There is a broad-based revival, which is being seen if we look at M&HCVs. The revival is happening due to good growth in infrastructure projects, housing construction, mining, e-commerce. So across, if you see, I think, there is a good growth happening. And therefore, M&HCVs, for the first time, the salients reached almost 24%, 25%.

Same case with intermediate and light commercial vehicles, I think e-commerce and growth in manufacturing have been driving this improvement. At the same time, we have also recently introduced vaccine transportation trucks, considering the requirement of the country. In small commercial vehicles and pickups, e-commerce has been driving the demand. One has also seen urban demand coming back in the first two quarters, it was more from the rural side.

I think the urban demand is coming back, and consumption also seems to be going up. So, that is something which is driving the small commercial vehicles. The CV passenger, I mean, buses and vans is something which still remains a concern. So while some employees have started going to the offices and a large part still working from home, schools not operating, STUs running at a very low level of utilization, therefore, leading to little demand in passenger.

We have seen a sequential market share growth across all the segments, as Balaji spoke. And we worked on supply constraints, which were seen in Q1 and Q2. So, most of those constraints have been behind us. But of course, as many of you know, there are a few new constraints coming up which I'll speak about.

Therefore, on the back of this, we've seen the highest EBITDA margin in six quarters due to the continuous cost reduction efforts and also higher M&HCV salients which has, therefore, led to positive PBT in Q3. Going to the bright spots, I think what has seen improvement in most macro, as well as, some of the micro indic -- indicators that we look at. So, whether it is the e-way bill, fast track collection, container traffic, monthly diesel, and petrol consumption, or the freight rates, I think, everywhere, things are gradually going up, which is, therefore, improving. The fleet utilization is almost 90% to 100% of pre-COVID levels and the profitability of the fleet owners are also going up.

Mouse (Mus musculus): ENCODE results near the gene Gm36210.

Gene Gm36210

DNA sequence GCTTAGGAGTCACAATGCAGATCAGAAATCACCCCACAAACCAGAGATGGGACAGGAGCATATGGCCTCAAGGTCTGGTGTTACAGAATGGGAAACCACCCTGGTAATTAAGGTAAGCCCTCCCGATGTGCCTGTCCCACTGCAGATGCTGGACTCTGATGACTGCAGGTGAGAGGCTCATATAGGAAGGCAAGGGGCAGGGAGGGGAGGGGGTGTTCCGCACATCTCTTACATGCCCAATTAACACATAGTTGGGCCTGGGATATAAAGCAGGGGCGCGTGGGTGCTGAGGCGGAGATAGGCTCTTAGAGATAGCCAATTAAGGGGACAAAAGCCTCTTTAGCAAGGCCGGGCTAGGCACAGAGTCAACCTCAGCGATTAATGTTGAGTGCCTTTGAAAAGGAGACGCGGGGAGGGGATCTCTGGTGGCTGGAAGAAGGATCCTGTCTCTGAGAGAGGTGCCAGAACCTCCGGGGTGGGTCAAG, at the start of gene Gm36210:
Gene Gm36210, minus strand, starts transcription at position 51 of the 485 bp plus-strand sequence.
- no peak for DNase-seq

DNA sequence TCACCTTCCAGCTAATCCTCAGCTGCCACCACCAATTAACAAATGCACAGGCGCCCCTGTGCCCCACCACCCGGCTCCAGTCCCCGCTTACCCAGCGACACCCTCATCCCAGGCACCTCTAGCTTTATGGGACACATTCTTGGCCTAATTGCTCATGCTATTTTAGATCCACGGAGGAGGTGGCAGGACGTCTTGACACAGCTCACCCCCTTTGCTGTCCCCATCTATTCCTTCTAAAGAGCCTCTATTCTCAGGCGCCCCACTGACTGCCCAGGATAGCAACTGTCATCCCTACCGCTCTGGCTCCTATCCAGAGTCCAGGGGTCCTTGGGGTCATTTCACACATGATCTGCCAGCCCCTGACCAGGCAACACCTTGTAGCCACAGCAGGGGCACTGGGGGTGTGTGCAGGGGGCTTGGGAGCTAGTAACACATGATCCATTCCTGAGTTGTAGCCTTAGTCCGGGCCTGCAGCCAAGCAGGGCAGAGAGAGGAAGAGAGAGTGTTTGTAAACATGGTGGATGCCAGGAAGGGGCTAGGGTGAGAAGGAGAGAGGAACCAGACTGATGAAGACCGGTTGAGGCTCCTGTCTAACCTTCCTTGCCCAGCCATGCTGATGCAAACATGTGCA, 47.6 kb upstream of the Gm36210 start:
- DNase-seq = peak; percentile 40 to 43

The consumer sentiment index is something which we track internally every quarter. And the good thing is that the index is now trending up. The index has actually scraped the bottom in Q1. It improved in Q2 and in Q3, it has further improved.

And the good thing within that, in sentiment index is -- is a multiplication of -- is a combination of both satisfaction in the current state and future expectations. So within that, I think the future expectations are even doing better. So this is also something which augurs well for the industry. In terms of our BSVI products, I think, we have been focusing a lot on back-to-back trials in the market with respect to our own BSIII, BSIV vehicles, as well as, competition vehicles.

I think the purpose is to demonstrate to the customers the improvement in the total cost of ownership. And therefore, what is the payback for the higher price that they are paying for the BSVI technology. So I think, this is also something that is helping us in terms of higher realizations, which Balaji mentioned. Looking ahead at some of the challenges, I think, since Q3, we started facing the semiconductor issue.

It started with, you know, one supplier and then gradually a few more. But we are continuously tracking the situation. We are also talking directly with -- for the semiconductor manufacturers to see how we can manage this situation. So, this does remain a very important agenda for us, and it's going to drive the volumes in -- in this quarter.

Increase in commodity prices is something which is an important thing which is happening. And I think something we have been tracking. We have been able to negate it through cost reduction, as well as, price increases. So we have taken price increase in Q3.

We have also taken price increase in Q4. So this is something which is helping us to tackle this commodity price inflation. And finally, the CV passenger segment, which I spoke about. I think the demand remains a concern.

It's -- the industry has collapsed by almost 80%. And schools yet to open up, business and leisure travel is yet to normalize. So we are tracking this to see how this last segment within the commercial vehicles can come back. So this is a summary of commercial vehicles.